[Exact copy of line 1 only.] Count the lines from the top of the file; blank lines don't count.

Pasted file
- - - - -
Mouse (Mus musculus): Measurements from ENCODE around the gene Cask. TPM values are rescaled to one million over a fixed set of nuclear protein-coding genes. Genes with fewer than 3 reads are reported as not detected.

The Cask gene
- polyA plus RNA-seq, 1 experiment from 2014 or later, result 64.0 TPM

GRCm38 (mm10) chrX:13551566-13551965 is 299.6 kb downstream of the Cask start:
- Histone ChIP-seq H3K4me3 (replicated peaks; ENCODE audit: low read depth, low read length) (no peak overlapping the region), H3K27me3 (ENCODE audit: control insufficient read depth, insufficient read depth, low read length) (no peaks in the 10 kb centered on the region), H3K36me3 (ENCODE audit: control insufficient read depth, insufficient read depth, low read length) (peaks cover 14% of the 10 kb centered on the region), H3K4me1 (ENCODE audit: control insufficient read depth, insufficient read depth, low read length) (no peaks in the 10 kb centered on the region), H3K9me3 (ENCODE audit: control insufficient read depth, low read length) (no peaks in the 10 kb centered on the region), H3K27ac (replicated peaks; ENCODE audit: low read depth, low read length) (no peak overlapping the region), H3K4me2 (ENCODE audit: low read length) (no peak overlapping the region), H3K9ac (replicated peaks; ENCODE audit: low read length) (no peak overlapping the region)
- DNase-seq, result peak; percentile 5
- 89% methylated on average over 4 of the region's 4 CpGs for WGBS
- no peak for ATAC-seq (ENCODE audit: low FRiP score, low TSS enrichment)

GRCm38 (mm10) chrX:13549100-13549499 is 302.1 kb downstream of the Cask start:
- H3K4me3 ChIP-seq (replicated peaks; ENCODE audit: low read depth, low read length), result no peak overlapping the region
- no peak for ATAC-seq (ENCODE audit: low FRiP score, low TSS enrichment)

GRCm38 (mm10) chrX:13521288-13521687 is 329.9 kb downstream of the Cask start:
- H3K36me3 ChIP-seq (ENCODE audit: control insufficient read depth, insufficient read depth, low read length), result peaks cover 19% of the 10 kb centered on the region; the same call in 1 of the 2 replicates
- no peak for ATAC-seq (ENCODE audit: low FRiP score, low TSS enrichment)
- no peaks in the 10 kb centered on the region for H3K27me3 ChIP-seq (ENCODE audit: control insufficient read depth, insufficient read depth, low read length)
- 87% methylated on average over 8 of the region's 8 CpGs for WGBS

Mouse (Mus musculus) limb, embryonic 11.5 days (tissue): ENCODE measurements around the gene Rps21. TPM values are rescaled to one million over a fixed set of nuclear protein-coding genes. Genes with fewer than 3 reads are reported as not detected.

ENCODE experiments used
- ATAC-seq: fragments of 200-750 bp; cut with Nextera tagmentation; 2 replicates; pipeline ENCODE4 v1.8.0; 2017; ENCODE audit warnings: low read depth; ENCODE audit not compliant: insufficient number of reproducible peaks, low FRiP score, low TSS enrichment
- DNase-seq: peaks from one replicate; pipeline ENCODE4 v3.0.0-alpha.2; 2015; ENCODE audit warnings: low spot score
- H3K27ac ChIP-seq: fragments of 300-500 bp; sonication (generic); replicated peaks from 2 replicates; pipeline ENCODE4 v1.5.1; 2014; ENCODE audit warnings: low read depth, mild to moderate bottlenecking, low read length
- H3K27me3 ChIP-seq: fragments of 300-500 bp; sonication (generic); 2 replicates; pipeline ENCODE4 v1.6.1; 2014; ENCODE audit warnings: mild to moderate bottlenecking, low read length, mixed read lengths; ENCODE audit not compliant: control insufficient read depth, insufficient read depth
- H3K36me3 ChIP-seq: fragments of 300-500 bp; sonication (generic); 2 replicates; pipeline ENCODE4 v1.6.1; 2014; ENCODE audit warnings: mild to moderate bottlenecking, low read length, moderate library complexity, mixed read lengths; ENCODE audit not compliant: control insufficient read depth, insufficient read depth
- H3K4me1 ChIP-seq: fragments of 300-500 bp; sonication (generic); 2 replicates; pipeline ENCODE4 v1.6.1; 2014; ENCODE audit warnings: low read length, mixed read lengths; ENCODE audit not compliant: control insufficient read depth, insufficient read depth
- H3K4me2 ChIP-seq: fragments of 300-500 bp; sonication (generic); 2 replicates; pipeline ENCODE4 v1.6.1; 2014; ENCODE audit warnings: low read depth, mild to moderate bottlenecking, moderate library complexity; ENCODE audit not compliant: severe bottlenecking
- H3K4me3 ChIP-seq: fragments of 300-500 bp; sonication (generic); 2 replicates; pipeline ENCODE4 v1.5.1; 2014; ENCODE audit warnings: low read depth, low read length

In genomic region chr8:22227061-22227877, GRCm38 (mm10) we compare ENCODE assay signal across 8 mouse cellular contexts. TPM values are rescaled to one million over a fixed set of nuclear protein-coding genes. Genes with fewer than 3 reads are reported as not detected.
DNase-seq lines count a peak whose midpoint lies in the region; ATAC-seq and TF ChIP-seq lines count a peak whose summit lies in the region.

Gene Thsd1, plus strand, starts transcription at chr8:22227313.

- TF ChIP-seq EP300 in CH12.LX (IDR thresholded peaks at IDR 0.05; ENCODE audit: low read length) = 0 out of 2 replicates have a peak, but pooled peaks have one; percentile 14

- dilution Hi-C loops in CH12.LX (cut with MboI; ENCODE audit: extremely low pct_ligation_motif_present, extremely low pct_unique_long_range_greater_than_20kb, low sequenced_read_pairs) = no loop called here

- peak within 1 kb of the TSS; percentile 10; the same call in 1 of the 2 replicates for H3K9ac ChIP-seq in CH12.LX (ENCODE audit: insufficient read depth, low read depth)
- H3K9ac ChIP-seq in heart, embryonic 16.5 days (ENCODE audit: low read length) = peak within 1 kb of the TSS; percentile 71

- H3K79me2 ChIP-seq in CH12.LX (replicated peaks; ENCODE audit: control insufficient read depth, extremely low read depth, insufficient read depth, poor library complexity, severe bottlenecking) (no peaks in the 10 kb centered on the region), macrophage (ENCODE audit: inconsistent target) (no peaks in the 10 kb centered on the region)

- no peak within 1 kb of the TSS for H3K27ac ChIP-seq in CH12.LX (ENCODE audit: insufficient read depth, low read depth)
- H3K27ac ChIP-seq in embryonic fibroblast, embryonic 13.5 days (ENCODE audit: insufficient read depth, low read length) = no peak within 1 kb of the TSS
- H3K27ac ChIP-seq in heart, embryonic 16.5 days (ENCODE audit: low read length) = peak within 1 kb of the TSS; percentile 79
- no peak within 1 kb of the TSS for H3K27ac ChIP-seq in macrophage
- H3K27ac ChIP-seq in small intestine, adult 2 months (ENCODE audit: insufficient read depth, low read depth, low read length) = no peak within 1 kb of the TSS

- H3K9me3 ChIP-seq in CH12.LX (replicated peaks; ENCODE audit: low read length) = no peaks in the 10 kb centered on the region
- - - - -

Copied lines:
Mouse (Mus musculus): Measurements from ENCODE around the gene Cask. TPM values are rescaled to one million over a fixed set of nuclear protein-coding genes. Genes with fewer than 3 reads are reported as not detected.